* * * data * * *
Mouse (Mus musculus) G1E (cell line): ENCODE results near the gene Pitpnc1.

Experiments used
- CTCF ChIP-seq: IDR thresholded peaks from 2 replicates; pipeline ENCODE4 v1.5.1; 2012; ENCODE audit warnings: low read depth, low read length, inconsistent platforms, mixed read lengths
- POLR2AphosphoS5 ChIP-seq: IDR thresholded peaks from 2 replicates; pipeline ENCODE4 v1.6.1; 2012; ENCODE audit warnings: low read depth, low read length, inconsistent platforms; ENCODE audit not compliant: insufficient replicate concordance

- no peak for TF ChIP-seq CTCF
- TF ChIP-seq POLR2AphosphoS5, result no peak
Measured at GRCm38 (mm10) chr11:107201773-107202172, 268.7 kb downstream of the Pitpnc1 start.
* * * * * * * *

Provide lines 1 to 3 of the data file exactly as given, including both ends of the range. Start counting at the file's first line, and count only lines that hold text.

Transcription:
Mouse (Mus musculus) G1E (cell line): ENCODE results near the gene Pitpnc1.

Experiments used
- CTCF ChIP-seq: IDR thresholded peaks from 2 replicates; pipeline ENCODE4 v1.5.1; 2012; ENCODE audit warnings: low read depth, low read length, inconsistent platforms, mixed read lengths